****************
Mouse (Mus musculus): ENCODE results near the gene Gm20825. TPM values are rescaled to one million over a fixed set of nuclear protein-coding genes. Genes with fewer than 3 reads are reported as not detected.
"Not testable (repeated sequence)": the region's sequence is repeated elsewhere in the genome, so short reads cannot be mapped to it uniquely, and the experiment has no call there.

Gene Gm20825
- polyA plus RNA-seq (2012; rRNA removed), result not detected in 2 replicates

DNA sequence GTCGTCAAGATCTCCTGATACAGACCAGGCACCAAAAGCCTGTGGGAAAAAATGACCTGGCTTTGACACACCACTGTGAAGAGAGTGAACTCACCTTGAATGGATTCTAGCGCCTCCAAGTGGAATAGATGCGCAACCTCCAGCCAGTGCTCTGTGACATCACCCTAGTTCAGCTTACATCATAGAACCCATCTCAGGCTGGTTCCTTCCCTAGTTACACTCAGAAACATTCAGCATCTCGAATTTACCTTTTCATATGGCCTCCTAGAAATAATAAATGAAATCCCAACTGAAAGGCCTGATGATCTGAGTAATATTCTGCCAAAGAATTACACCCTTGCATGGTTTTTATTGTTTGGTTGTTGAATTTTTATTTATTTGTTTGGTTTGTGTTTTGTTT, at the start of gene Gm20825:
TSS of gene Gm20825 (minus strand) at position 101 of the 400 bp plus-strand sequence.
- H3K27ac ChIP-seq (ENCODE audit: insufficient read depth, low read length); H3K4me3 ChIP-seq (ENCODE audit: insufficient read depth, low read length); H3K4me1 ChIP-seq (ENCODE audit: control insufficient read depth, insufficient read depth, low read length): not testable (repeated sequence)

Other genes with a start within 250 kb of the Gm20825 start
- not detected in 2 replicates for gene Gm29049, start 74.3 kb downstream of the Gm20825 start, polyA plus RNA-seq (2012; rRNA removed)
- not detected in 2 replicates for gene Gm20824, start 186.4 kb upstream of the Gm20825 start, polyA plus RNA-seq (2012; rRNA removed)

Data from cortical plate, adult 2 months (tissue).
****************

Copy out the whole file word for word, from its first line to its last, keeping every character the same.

Mouse (Mus musculus): ENCODE results near the gene Gm20825. TPM values are rescaled to one million over a fixed set of nuclear protein-coding genes. Genes with fewer than 3 reads are reported as not detected.
"Not testable (repeated sequence)": the region's sequence is repeated elsewhere in the genome, so short reads cannot be mapped to it uniquely, and the experiment has no call there.

Gene Gm20825
- polyA plus RNA-seq (2012; rRNA removed), result not detected in 2 replicates

DNA sequence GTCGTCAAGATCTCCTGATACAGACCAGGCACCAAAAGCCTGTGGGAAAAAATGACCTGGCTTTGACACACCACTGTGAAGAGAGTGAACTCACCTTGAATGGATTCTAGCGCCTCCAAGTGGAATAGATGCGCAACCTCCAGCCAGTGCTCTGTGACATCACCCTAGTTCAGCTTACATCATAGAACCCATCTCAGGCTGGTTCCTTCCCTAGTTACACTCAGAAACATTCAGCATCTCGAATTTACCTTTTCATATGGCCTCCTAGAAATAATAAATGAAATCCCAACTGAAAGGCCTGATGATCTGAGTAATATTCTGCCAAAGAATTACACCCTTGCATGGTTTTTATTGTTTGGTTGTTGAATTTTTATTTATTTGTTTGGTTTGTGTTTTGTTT, at the start of gene Gm20825:
TSS of gene Gm20825 (minus strand) at position 101 of the 400 bp plus-strand sequence.
- H3K27ac ChIP-seq (ENCODE audit: insufficient read depth, low read length); H3K4me3 ChIP-seq (ENCODE audit: insufficient read depth, low read length); H3K4me1 ChIP-seq (ENCODE audit: control insufficient read depth, insufficient read depth, low read length): not testable (repeated sequence)

Other genes with a start within 250 kb of the Gm20825 start
- not detected in 2 replicates for gene Gm29049, start 74.3 kb downstream of the Gm20825 start, polyA plus RNA-seq (2012; rRNA removed)
- not detected in 2 replicates for gene Gm20824, start 186.4 kb upstream of the Gm20825 start, polyA plus RNA-seq (2012; rRNA removed)

Data from cortical plate, adult 2 months (tissue).